Last week I read an article, 7 Red Flags You’re Experiencing Trauma from the COVID-19 Pandemic.  The article discussed symptoms which included the following:

  • Symptoms of increased stress such as stomachaches, headaches, and teeth grinding
  • Avoiding necessary activities such as leaving the house and doctors appointments
  • Nightmares
  • Increases in alcohol, stress-eating, or substance use
  • Inability to cope with daily activities such as your kids, loved ones, or work situations
  • Increased risky behaviors.  They name dangerous driving or risky sexual behaviors

There are a lot of things that they didn’t name though.  I would include in this list several more behaviors such as symptoms of depression and symptoms of grief, especially traumatic grief.

Symptoms of Depression

Experts have been warning us from the beginning of the pandemic that due to the numerous stressors in the world that there would be fall out including a “mental health pandemic.”  Everyone is under increased stressors at work and home.  Raising children has become harder and many are under increased financial stressors with job losses, illness, death, insecure healthcare, and possible housing insecurity.  It’s not a surprise that there has been an increase in anxiety, depression, increased risk for suicides, and an uptake in the drug pandemic.

Depression might feel like many things that may or may not include sadness.  For example:

  • a lack of energy
  • sleeping more, or less
  • lack of interest in activities
  • irritability

Symptoms of Anxiety

Anxiety and depression often come together.  Anxiety can include:

  • excessive worry
  • racing thoughts
  • panic attacks
  • sleep disturbances
    • waking up in the middle of the night
    • insomnia
    • nightmares
  • inability to focus
  • intrusive or negative thought patterns
  • feeling overwhelmed
  • staying at home or avoiding situations

Yet, these symptoms may also give you an opportunity.  Sometimes symptoms of anxiety and depression start as a wake-up call.  The situation can be the start of changes and growth.  I got into this more in my post, what we can learn from anxiety and depression.

Grief Symptoms

Grief isn’t just feeling sad or lonely.  It can feel like depression too and yet it is a natural response to loss.  Everyone experiences grief differently.  Also, the same person can grieve different losses very differently.  Furthermore, grief can dredge up past losses.  This is especially true when previous losses haven’t been fully dealt with.  Kids experience grief differently at different ages and sometimes have to reprocess as they go through different developmental stages.  Complicated grief happens when there are multiple losses in a close time frame.  These situations can be overwhelming and tough.

As you can see, the topic of grief is huge.  I got into more depth about different aspects of grief in other blog posts here:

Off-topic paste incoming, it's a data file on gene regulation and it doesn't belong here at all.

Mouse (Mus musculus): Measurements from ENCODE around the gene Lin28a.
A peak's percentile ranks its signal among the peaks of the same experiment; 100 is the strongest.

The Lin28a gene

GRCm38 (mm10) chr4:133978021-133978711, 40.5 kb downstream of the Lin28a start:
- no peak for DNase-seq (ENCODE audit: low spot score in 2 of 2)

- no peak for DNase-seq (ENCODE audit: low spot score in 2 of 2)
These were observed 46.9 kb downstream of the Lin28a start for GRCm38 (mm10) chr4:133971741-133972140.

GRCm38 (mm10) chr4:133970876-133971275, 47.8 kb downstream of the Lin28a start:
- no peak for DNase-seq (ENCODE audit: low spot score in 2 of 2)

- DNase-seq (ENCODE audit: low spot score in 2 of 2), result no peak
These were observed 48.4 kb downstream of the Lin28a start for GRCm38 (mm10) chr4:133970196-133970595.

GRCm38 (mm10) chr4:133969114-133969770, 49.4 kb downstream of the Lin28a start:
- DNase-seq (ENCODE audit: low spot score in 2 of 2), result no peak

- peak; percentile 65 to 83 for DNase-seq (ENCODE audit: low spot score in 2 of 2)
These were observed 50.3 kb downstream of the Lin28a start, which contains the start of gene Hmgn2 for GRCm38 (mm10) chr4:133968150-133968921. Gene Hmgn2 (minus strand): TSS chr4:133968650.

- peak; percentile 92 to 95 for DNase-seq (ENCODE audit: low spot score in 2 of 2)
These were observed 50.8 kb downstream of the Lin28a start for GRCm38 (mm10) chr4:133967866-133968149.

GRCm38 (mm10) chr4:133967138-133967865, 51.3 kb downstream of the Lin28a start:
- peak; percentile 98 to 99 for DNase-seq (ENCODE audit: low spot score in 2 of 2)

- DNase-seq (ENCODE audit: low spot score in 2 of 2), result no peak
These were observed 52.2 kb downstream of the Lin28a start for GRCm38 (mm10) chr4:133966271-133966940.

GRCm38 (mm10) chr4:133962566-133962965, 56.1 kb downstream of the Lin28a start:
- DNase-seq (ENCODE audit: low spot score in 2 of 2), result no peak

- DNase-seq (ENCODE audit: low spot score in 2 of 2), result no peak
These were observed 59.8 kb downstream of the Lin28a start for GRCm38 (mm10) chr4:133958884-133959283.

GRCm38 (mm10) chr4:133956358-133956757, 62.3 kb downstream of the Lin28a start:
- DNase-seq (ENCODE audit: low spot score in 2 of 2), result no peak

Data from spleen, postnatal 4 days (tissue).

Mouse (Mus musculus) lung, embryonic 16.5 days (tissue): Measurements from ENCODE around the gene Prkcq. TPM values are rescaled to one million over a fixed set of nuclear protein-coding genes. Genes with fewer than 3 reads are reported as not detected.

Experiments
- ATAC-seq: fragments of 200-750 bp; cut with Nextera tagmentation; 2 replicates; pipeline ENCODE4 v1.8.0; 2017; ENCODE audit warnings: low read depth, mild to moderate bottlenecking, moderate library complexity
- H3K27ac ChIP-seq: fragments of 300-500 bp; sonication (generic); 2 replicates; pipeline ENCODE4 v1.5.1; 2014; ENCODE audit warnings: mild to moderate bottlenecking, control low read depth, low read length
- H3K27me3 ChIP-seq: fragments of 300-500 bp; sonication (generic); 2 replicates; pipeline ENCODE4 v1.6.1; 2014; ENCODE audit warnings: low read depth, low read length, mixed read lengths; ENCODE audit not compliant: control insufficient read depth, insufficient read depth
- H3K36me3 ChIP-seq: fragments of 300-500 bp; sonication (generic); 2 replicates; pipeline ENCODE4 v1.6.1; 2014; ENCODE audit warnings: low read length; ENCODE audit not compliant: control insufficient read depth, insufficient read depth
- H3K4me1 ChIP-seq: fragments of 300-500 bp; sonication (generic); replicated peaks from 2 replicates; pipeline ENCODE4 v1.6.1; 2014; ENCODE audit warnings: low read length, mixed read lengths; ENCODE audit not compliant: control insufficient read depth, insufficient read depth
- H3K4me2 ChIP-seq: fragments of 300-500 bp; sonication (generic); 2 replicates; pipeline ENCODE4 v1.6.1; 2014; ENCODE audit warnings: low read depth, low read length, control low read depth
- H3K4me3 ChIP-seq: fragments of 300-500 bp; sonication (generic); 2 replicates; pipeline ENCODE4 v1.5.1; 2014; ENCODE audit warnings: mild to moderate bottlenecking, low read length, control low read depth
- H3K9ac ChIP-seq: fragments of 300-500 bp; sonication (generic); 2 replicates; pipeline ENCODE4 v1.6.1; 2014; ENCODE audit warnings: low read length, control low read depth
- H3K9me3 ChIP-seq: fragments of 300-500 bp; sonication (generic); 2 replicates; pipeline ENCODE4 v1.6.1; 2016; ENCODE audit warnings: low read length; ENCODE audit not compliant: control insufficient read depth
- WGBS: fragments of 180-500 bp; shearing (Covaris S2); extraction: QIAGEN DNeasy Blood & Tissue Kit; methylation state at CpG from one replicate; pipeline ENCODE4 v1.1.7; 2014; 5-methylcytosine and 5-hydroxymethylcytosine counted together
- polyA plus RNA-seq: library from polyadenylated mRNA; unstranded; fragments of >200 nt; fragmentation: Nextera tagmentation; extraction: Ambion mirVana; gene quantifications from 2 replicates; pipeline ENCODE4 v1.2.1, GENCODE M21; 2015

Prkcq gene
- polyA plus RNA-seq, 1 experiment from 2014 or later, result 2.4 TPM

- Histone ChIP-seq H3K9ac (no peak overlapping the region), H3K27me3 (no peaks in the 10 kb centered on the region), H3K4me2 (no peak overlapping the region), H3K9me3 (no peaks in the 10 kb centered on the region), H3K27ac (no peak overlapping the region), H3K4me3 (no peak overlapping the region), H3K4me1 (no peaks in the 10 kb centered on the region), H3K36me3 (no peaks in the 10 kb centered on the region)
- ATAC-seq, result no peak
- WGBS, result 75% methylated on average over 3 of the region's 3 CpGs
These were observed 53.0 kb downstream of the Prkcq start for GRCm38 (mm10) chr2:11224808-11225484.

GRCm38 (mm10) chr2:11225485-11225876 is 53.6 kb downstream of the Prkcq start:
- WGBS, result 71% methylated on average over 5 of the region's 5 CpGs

Traumatic or Disenfranchised Grief

Traumatic grief is grief that occurs when the situation of the death is violent, or the result of that death is traumatic for the survivor.  It may be the case that witnessing a death resulted in trauma or the person’s life situation becomes impossible to bear.  When someone has to immediately change their living situation or does not have enough income to support themselves this may be the case.

Another situation is when someone is either shocked by the unexpected nature of a death or isolation due to COVID restrictions interrupts the grieving process. Funerals are important.  It’s also important that funerals don’t turn into super-spreader events so many are not getting the increased support and communal grieving rituals that they normally would in order to grieve, get support, and heal.

Disenfranchised grief is often not talked about.  Disenfranchised grief occurs when society doesn’t talk about the situation Therefore, the result is the person experiencing grief feels guilty due to not feeling comfortable talking to other people about it.  This occurs in numerous ways including the following:

  • case of miscarriages, stillbirths, or abortions
  • someone who is incarcerated
  • an ex or divorced or estranged person
  • death by suicide or overdose
  • grief due to infertility or the case of something not happening

Honoring and Witnessing Your Grief Process

Honoring your feelings, especially when there are mixed emotions about the situation is vitally important.  Grief can include fear, rage, relief, numbness, guilt, regret, nostalgia, and gratitude.  Your body may feel the grief rather than in your mind and emotions.  Grief can bring up existential questions about who you are, the world, God, and the meaning of human life.  Having a therapist who is willing to “go there” and witness your experience can make all the difference.

I am going to continue to add content about grief and trauma in future blogs.  If you’d like updates when I add new content, you can subscribe to my email list below.  If you feel like you could benefit from support for any of the above concerns, feel free to reach out.